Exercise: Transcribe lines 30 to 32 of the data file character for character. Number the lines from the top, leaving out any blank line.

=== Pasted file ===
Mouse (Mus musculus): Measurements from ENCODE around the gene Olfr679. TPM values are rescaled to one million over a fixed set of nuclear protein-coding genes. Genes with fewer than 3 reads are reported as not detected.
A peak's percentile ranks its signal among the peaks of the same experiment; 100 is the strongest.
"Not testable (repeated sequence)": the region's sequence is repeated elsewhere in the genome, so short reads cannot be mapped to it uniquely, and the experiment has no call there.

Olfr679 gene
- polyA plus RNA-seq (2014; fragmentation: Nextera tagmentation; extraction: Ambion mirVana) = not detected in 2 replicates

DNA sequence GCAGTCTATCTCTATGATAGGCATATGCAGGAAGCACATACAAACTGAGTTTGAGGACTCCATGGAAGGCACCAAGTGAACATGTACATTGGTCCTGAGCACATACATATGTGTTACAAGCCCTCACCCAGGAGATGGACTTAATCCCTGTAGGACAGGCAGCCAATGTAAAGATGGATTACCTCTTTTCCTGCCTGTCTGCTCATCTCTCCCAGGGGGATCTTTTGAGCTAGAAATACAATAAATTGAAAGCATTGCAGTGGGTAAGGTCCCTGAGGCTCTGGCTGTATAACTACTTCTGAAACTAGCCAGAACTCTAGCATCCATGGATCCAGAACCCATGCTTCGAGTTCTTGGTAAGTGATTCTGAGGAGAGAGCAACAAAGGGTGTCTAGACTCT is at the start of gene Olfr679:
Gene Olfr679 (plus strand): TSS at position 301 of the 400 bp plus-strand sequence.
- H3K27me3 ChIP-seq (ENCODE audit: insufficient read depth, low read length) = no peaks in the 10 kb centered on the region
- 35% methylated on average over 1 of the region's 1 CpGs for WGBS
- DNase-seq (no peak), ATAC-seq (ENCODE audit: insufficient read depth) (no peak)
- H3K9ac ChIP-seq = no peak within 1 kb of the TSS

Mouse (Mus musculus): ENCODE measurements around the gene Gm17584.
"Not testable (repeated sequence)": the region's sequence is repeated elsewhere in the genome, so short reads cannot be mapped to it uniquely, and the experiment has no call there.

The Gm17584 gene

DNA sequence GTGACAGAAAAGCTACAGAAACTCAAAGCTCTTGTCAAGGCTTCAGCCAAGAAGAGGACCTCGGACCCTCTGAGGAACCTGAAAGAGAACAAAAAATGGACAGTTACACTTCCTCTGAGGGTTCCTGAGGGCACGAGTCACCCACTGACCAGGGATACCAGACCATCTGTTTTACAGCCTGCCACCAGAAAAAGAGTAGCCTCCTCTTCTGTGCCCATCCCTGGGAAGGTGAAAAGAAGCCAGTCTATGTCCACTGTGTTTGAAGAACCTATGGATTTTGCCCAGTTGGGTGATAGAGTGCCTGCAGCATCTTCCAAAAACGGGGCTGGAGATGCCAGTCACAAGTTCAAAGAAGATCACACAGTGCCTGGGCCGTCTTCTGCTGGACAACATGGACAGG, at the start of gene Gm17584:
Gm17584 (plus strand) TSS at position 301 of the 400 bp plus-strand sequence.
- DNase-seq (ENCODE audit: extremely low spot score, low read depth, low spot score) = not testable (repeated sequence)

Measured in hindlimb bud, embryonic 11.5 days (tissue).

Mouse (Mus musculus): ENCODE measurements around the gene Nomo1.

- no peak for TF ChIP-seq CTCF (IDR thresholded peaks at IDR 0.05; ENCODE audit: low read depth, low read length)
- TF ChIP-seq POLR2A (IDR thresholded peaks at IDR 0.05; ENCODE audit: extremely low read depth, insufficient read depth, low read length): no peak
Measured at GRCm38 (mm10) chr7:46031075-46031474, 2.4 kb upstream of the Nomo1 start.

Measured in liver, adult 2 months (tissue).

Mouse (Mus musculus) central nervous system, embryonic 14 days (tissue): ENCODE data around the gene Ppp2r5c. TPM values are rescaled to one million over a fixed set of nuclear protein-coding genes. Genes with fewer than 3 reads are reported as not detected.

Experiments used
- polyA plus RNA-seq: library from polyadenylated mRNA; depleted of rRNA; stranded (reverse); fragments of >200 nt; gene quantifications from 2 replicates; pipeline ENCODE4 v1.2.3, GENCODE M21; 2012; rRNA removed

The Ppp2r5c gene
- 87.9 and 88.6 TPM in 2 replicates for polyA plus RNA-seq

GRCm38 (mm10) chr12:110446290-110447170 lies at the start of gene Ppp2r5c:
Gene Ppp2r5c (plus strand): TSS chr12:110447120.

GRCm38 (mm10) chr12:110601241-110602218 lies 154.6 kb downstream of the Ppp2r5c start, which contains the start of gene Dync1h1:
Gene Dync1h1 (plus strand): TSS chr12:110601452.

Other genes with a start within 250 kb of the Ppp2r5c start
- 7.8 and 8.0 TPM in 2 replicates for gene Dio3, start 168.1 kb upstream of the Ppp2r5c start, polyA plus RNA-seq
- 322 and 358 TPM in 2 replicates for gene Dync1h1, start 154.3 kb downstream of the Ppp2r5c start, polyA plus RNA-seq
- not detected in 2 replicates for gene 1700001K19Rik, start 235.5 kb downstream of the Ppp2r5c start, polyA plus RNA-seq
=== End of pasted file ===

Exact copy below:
Gene Ppp2r5c (plus strand): TSS chr12:110447120.

GRCm38 (mm10) chr12:110601241-110602218 lies 154.6 kb downstream of the Ppp2r5c start, which contains the start of gene Dync1h1:
Gene Dync1h1 (plus strand): TSS chr12:110601452.